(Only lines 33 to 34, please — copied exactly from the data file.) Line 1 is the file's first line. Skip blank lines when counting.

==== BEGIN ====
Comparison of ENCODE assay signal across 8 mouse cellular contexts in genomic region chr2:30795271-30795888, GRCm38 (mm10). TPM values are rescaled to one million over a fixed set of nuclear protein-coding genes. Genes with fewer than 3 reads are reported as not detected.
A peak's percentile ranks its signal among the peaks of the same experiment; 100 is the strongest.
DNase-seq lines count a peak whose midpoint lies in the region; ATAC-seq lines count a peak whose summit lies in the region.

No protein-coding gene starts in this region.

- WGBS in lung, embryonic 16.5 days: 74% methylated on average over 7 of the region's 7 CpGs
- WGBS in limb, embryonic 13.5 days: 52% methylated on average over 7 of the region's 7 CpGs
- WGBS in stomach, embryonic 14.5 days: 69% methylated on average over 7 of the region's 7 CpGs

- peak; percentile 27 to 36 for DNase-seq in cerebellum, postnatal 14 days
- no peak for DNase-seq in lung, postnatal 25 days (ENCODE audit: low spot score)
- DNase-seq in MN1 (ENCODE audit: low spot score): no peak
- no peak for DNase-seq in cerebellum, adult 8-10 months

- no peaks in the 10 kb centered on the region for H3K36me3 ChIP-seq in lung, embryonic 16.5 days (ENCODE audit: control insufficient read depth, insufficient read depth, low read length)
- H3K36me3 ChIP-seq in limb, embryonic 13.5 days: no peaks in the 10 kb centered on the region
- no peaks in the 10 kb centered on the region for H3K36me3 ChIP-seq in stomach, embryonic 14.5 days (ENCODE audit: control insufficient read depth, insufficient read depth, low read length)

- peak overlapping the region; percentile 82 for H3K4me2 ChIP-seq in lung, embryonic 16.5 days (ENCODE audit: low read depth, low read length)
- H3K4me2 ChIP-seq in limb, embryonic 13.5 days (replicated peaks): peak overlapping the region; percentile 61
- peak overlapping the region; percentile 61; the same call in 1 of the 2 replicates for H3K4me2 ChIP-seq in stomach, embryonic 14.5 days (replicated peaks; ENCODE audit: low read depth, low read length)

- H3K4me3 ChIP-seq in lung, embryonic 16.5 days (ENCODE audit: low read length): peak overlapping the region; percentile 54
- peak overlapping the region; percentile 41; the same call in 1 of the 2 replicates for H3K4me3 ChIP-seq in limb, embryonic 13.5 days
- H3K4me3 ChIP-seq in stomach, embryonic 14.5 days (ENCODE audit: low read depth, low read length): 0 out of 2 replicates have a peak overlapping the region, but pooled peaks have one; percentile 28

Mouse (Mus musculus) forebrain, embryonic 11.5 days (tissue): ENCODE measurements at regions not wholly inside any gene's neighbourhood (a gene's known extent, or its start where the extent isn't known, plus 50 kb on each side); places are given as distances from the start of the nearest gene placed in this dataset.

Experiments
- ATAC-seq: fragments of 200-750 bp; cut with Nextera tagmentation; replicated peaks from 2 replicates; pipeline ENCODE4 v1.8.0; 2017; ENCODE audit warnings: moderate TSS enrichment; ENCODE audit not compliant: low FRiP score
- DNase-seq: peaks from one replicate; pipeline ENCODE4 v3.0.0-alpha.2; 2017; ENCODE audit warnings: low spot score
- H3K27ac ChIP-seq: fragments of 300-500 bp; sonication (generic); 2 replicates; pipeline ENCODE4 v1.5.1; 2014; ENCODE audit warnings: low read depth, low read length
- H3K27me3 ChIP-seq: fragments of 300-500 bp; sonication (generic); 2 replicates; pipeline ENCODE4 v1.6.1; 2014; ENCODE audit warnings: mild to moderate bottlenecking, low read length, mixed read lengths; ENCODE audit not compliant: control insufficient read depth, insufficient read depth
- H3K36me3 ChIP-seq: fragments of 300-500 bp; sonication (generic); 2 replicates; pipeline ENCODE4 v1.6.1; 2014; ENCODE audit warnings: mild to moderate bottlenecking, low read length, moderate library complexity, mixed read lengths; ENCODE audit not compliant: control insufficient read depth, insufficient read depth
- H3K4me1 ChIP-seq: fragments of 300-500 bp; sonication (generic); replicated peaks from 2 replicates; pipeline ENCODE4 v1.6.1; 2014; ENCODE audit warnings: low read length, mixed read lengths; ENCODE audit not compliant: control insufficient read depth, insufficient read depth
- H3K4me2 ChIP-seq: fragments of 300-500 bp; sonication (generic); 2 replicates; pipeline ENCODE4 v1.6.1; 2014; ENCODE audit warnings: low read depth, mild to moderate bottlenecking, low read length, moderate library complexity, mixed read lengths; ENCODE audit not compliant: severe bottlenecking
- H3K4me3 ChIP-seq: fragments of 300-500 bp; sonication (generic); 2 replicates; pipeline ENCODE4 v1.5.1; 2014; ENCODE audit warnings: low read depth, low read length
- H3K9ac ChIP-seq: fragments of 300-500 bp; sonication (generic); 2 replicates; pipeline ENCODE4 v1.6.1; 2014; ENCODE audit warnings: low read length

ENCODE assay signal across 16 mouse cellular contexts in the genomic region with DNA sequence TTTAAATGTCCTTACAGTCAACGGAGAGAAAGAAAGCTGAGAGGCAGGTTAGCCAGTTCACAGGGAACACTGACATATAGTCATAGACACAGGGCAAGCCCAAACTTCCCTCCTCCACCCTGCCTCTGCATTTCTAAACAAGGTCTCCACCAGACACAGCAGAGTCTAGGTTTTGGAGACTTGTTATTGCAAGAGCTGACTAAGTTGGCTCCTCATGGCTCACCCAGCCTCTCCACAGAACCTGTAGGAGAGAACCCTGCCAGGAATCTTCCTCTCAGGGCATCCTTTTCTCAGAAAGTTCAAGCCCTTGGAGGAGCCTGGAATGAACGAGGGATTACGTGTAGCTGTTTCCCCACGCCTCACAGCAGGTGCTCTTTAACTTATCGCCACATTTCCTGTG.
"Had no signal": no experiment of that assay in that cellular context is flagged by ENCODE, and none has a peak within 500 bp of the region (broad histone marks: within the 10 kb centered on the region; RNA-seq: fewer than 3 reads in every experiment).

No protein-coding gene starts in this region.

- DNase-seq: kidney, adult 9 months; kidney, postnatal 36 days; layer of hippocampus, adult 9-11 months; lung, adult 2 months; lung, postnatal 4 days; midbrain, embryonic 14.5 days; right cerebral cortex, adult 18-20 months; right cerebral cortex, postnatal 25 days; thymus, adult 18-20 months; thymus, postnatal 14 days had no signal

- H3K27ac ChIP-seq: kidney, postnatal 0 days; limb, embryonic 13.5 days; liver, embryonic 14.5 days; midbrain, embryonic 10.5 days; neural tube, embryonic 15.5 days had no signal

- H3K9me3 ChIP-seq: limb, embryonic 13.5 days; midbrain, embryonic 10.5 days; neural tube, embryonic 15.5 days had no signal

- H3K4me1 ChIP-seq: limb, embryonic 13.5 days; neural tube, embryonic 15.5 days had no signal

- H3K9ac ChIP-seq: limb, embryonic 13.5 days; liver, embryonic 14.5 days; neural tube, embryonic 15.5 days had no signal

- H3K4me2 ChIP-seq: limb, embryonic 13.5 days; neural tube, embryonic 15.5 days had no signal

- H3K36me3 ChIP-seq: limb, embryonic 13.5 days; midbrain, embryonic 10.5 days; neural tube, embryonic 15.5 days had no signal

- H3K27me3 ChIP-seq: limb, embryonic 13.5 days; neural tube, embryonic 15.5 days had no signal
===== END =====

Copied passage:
"Had no signal": no experiment of that assay in that cellular context is flagged by ENCODE, and none has a peak within 500 bp of the region (broad histone marks: within the 10 kb centered on the region; RNA-seq: fewer than 3 reads in every experiment).

No protein-coding gene starts in this region.